India’s destruction of one of its satellites has increased the risk of collision with the International space station has increased by 44% over 10 days. But the risk will dissipate over time as much of the debris will burn up as it enters the atmosphere.
Indian Prime Minister Narendra Modi said they had shot down a satellite in space with an anti-satellite missile, hailing the test as a major breakthrough in its space programme.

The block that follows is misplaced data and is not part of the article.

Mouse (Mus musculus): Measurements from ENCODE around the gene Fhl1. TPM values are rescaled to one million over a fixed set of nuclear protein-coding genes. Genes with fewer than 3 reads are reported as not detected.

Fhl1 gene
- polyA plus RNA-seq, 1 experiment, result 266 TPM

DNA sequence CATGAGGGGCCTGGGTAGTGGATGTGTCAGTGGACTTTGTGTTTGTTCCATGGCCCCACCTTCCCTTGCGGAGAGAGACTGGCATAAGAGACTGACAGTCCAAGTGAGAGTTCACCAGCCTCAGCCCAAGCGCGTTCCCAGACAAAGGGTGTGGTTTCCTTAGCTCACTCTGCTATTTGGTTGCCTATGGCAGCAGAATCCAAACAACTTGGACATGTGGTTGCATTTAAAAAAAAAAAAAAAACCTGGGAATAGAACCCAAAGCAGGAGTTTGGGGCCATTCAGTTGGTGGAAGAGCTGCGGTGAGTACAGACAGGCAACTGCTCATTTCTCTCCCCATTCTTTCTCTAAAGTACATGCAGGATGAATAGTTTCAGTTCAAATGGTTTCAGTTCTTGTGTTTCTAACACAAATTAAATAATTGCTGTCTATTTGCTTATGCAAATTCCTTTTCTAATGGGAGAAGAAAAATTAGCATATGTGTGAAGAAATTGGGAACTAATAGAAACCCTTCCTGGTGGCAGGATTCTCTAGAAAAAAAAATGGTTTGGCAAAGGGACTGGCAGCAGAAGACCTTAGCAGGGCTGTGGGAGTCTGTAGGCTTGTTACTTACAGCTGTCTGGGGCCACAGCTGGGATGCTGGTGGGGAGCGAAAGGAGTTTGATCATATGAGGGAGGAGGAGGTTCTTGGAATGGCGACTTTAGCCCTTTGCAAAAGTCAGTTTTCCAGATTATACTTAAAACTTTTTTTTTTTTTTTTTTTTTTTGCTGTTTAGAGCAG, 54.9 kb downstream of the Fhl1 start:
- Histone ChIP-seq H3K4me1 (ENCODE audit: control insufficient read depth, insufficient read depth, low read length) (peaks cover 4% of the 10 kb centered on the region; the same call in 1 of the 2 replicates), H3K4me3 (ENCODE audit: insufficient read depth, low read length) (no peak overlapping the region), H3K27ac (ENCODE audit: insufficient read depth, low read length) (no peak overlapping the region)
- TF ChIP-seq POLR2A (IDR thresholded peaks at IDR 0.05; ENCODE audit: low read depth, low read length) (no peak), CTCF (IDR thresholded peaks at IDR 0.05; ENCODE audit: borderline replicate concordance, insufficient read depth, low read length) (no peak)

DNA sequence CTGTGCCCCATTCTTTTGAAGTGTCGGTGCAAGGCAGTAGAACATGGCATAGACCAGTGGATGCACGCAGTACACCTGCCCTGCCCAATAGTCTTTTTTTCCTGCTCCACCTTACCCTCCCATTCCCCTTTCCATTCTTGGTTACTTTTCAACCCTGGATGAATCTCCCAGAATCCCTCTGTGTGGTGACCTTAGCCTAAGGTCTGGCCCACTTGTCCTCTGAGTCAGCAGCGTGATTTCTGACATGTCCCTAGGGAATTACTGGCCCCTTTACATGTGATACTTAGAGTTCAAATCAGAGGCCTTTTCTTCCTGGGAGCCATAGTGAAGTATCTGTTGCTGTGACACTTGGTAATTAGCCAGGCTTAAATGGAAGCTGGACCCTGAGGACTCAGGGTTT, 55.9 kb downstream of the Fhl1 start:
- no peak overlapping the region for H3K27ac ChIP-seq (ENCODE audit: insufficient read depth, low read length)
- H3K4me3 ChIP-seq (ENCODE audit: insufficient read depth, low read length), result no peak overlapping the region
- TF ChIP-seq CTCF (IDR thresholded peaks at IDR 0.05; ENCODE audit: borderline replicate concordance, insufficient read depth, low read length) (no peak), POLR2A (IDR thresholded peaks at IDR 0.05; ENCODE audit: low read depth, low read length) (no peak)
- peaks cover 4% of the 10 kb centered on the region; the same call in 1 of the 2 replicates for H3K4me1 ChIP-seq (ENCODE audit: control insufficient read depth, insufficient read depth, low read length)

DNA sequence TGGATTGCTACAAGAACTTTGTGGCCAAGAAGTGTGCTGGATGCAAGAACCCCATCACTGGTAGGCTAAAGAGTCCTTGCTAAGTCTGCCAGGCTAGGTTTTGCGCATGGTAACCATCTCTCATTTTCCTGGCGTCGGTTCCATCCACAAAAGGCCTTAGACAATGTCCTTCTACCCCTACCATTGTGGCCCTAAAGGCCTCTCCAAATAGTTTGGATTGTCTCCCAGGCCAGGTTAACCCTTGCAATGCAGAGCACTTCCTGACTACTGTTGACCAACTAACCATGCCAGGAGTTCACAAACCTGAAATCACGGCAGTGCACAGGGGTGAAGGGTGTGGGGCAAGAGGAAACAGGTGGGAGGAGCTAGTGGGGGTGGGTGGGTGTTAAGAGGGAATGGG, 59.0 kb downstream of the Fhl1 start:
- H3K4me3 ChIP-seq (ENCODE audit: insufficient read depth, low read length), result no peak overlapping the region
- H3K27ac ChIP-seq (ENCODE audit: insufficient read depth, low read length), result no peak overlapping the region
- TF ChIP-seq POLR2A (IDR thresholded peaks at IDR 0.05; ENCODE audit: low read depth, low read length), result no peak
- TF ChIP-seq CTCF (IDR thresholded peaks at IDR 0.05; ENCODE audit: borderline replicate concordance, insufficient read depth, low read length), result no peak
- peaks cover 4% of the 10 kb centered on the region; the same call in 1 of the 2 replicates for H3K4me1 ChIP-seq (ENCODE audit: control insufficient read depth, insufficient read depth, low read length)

The Indian satellite was destroyed at a relatively low altitude of 180 miles (300km), well below the ISS and most satellites in orbit. But 24 of the pieces were going above the ISS, said Jim Bridenstine, head of NASA. “That is a terrible, terrible thing to create an event that sends debris at an apogee that goes above the International Space Station,” he said, adding: “That kind of activity is not compatible with the future of human spaceflight.”
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